It’s a good idea to set up everything and do a couple of test runs with a distant friend if you can. That friend can help you work out the bugs before the real call.
All the interviewing tips you read will apply to an online job interview. The only difference is in the technology being used.
Dress appropriately. It will make a difference in how you act even tholugh they can’t see your fluffy slippers.
Do your research and be ready to ask and answer questions.
Be ready about ten or fifteen minutes before it starts, and don’t forget any time zone differences!
Your ability to be as cutting edge as your potential employer is a good sign that you will be able to fit into the corporate team. Even if you don’t get this job, you will be ready for the next online interview request, and that is probably going to happen soon for an active job seeker!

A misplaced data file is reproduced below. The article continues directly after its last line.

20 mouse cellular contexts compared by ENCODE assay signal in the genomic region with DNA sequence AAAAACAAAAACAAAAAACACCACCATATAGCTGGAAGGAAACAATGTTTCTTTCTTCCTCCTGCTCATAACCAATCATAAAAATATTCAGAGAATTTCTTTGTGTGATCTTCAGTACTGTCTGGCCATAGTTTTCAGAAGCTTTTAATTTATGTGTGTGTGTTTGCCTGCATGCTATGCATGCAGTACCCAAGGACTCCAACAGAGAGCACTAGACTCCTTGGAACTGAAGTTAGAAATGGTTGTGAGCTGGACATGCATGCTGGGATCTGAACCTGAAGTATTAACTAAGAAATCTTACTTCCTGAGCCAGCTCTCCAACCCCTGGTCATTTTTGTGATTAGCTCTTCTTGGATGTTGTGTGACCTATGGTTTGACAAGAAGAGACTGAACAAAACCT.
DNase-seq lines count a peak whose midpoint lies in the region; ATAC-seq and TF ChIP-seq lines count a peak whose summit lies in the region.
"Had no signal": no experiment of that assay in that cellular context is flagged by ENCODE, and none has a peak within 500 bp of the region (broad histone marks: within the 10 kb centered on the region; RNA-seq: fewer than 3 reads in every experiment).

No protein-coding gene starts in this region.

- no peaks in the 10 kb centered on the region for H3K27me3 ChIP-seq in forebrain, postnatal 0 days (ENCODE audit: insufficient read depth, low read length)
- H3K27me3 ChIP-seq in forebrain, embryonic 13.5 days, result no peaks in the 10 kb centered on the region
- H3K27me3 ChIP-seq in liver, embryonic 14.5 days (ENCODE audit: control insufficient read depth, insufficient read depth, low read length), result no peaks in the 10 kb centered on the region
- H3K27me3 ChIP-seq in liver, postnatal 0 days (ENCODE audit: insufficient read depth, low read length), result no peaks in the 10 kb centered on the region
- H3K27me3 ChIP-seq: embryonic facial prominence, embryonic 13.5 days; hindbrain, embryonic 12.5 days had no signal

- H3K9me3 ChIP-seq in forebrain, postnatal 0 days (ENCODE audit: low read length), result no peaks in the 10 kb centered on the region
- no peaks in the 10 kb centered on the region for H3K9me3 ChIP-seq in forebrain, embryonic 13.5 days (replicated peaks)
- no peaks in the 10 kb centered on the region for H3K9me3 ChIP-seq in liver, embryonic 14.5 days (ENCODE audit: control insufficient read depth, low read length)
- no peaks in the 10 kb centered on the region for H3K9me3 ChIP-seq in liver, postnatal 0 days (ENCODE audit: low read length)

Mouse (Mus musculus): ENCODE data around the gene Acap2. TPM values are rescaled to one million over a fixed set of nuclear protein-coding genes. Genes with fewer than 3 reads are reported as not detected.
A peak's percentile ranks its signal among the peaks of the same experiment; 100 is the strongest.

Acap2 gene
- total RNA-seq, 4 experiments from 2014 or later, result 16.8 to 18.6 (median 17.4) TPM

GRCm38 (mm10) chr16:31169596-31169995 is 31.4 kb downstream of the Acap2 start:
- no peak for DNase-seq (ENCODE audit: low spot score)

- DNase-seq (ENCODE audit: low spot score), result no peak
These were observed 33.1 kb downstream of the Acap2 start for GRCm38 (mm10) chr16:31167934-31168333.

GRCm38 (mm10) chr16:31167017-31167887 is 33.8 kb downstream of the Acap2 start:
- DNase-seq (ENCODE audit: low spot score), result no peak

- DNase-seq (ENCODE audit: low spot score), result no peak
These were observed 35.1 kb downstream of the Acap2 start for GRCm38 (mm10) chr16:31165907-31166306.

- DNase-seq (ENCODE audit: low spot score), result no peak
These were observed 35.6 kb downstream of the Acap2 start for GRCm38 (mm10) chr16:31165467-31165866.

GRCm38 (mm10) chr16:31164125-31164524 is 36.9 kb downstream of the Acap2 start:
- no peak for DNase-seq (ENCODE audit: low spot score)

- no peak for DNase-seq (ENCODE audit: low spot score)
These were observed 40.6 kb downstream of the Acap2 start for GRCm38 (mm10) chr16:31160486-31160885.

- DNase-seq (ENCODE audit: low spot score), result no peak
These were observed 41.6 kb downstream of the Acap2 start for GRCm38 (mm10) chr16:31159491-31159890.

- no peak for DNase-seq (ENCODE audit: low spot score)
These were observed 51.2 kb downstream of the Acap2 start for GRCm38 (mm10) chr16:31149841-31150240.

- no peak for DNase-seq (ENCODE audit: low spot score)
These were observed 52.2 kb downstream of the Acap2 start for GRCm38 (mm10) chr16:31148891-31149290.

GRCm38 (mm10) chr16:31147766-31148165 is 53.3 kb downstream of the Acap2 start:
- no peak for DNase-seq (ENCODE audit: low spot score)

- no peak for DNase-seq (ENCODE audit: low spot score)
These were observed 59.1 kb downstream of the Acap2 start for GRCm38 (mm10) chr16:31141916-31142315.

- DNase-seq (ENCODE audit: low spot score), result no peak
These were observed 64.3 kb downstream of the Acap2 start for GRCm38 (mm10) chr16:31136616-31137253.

The question, “Where do you see yourself in five years?” is considered to not only be one of the most hated and laziest questions asked during an interview, but also the most common. Because you are certain to be asked this question at least once during your job search process, it’s a good idea to have an answer ready. Because it generally comes towards the end of the questions posed to candidates, it’s a good idea to anticipate it being asked and to be proactive about getting the information you need to answer it. During the interview there is generally give and take between you and the interviewer. Use this to your advantage by asking about projects that are currently being worked on, what types of projects you are likely to be immediately assigned to, and that sort of thing. You want to have enough fresh information to be able to give a good answer should this dreaded question be asked, and also to properly formulate questions later on when asked. There is no correct answer to this question, but there are several wrong answers. Answers where you seem arrogant or glib are to be avoided at all costs. You also want to avoid sounding as though you have no future plans and haven’t considered your role and impact on the company. When you are finally asked the question, talk about how the projects mentioned previously have been completed successfully, how you have moved on to other projects and expanded your role with the company. If there is continuing education involved, talk about how you anticipate it positively impacting your role within the company, completion of projects and your work with assigned teams. This makes you look thoughtful, like a team player and as an asset to the company. An important note is that when you tailor your answer to your impact on the company you are interviewing with, you save the interviewer the trouble of trying to picture how you would fit in with the company and what you would offer. This is a winning approach to an often dreaded question.